Scientology Asks Supreme Court to Enforce Religious Arbitration in Danny Masterson Case

The Church of Scientology has asked the Supreme Court to enforce a religious arbitration agreement that would bar Danny Masterson’s sexual assault accusers from suing the church for allegedly stalking and harassing them.

In a petition filed on Tuesday, the church asked the court to overturn a California Court of Appeal ruling, which held that the women could not be bound by the arbitration agreement because they had left the church.

The church argued that the ruling violates the church’s rights under the First Amendment, and amounts to religious discrimination.

“The Opinion weaponizes the First Amendment against religious freedom, holding that the First Amendment requires limitations applicable only to religious — and not to secular — arbitration agreements,” the church argued.

The plaintiffs filed suit in August 2019, alleging that the church had engaged in a campaign of harassment and intimidation after they reported rape allegations against Masterson — a prominent church member — to the LAPD. The women allege that agents of the church followed them, hacked their email and their security systems, killed their pets, ran them off the road, poisoned trees in their yard and threatened to kill them. The church has denied the allegations.

Masterson has also denied the rape allegations, and is set to face a criminal trial this fall.

The church sought to force the women to adhere to the agreements they signed when they joined the church, which mandated that all claims against the church, in perpetuity, would have to be settled by a church-run arbitration process. A lower court agreed, but in January the Court of Appeal overturned that decision, finding that the women have a First Amendment right to leave the faith.

“We hold that once petitioners had terminated their affiliation with the Church, they were not bound to its dispute resolution procedures to resolve the claims at issue here, which are based on alleged tortious conduct occurring after their separation from the Church and do not implicate resolution of ecclesiastical issues,” the appellate court ruled. “In effect, Scientology suggests that one of the prices of joining its religion (or obtaining a single religious service) is eternal submission to a religious forum — a sub silentio waiver of petitioners’ constitutional right to extricate themselves from the faith. The Constitution forbids a price that high.”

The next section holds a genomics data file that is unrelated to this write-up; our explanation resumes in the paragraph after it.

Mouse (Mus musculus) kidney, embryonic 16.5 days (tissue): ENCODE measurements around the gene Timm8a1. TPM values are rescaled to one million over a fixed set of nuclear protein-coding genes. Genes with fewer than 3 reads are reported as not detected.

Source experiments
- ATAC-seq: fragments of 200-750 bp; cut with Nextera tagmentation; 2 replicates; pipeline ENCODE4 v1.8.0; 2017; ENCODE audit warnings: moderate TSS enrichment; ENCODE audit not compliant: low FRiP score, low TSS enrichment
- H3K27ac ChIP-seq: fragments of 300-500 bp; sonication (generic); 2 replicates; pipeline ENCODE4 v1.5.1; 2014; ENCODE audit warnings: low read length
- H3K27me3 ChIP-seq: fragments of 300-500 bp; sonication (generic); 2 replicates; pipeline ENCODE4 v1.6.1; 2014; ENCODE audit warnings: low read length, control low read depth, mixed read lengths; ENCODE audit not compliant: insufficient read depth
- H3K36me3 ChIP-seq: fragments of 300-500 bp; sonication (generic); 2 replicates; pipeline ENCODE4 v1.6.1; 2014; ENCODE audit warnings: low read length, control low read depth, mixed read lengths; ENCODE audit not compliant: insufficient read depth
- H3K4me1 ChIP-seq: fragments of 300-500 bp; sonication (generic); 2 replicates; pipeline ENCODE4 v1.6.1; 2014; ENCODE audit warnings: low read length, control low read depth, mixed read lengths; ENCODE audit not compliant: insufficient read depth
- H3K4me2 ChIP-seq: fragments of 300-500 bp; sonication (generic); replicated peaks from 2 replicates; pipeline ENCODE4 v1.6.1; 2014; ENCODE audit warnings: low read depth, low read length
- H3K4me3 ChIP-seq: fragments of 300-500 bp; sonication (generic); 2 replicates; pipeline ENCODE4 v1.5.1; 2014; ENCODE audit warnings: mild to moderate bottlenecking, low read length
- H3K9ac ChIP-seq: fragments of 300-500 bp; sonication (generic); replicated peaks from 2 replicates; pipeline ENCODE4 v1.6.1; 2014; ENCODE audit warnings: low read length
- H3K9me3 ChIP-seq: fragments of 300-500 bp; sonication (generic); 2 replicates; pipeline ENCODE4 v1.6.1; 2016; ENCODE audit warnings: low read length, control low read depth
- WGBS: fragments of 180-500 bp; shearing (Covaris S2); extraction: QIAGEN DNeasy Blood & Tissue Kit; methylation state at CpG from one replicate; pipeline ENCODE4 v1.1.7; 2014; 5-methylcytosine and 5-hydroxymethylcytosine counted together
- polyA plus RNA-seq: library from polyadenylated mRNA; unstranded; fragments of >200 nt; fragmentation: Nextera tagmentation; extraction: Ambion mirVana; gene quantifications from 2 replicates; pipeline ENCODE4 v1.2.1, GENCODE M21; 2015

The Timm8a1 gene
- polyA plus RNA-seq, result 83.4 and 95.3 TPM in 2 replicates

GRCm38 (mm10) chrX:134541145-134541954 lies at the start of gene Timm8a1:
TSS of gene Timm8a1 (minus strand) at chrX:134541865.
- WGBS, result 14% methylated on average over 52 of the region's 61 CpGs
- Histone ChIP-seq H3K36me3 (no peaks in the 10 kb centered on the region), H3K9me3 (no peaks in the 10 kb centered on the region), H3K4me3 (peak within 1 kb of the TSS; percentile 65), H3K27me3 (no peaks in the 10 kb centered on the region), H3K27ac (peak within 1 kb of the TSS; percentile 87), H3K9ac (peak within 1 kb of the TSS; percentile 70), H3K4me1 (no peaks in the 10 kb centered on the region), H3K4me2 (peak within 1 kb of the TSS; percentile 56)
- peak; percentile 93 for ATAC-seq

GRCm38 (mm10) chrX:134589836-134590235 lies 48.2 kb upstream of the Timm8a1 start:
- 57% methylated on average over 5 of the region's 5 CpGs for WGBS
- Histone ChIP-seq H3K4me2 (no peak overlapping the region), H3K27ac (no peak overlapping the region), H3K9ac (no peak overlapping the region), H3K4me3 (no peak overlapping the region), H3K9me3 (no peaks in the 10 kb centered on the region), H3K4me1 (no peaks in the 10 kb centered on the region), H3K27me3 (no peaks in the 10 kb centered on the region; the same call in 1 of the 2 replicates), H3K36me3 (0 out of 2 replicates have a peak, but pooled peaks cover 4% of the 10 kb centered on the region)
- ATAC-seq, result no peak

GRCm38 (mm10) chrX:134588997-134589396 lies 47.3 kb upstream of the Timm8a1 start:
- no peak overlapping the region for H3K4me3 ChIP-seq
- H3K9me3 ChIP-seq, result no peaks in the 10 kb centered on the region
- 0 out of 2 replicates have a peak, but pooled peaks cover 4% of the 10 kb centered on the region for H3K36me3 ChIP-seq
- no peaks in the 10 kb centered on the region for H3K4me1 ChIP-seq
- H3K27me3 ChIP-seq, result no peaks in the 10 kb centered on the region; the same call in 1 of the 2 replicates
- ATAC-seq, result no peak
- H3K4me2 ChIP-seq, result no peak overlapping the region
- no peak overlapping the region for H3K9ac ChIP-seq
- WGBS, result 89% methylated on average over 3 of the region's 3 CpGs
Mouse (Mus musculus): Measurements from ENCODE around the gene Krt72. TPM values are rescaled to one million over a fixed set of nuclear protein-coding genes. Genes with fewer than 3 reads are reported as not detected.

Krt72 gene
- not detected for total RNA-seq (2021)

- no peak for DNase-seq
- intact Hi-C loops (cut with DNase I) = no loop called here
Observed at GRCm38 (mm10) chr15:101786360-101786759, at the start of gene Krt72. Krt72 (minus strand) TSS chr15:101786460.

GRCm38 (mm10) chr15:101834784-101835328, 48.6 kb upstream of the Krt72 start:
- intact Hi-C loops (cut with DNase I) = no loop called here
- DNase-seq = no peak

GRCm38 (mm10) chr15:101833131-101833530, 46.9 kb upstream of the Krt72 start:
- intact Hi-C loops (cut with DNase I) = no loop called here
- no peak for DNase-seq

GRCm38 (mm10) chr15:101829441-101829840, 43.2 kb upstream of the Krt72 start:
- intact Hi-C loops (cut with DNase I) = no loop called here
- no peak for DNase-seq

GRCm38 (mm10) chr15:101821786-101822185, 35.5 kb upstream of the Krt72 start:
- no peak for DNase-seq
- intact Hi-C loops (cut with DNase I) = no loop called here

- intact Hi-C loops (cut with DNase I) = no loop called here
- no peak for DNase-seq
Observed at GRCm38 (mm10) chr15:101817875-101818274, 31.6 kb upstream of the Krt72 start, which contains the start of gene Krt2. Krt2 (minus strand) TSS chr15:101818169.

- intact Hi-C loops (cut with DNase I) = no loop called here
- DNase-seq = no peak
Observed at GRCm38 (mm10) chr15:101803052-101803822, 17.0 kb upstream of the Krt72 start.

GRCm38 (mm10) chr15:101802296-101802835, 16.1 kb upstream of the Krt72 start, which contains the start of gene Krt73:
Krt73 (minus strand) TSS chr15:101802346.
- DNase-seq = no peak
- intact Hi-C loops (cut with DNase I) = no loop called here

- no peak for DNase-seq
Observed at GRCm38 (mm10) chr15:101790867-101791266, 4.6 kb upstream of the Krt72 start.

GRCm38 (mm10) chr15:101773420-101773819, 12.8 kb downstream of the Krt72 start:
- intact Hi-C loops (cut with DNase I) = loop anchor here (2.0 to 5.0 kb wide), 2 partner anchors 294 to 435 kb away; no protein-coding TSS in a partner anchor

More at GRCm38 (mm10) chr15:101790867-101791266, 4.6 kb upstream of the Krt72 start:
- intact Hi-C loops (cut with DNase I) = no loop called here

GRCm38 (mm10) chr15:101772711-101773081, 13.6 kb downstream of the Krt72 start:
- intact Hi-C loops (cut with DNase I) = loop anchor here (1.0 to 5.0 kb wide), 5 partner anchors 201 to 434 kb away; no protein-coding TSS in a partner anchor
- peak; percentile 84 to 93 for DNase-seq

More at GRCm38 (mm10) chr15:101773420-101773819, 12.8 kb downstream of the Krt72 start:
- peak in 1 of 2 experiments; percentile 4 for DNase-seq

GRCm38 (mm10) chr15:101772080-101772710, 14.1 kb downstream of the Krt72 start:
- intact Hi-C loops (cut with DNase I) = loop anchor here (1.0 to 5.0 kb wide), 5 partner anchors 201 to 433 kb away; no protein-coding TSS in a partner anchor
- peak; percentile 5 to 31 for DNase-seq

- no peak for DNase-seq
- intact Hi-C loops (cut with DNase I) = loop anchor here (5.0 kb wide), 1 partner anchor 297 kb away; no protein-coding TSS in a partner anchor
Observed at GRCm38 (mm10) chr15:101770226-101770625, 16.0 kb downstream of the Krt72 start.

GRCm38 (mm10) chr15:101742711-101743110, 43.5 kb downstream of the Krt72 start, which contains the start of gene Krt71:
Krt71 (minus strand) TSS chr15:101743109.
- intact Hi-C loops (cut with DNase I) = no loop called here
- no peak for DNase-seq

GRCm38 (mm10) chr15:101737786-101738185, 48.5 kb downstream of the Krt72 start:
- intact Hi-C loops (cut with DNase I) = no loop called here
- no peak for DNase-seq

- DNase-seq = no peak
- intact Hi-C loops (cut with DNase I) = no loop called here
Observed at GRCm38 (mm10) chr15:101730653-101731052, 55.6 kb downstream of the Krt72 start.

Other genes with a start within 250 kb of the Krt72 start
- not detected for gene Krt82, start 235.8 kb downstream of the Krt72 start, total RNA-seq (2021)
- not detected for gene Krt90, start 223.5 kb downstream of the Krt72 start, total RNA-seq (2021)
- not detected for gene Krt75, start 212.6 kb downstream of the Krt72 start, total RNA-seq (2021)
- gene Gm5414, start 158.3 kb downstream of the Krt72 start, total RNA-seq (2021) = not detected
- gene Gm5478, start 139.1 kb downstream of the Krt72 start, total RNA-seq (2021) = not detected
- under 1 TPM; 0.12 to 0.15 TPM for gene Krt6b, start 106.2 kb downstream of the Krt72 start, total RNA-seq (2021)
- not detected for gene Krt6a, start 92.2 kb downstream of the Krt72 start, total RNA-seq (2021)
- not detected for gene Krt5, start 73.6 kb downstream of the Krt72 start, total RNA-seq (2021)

The church asked the court to reconsider its decision, and then asked the California Supreme Court to review the case, and was denied both times.

In its petition for a writ of certiorari, the church argued that the Court of Appeal ruling poses a threat to religious arbitration, or other contracts, involving any church.

“The notion that the First Amendment empowers the state to regulate the covenant between a church and its congregation could not be more wrong or dangerous,” the church argued. “Religious organizations need this Court to remove any doubt that their contracts — including their agreements to arbitrate disputes before a religious forum — cannot be voided by a party’s professed change of mind.”

Marci Hamilton, who represented the accusers at the appellate court, noted in an email that the appellate ruling was unpublished, meaning it does not create law for other cases.

“The Church is seeking to overturn a decision from a state Supreme Court that is unpublished and therefore not precedential,” she wrote. “This is a procedural posture that Court would never take. They have nothing to review.”

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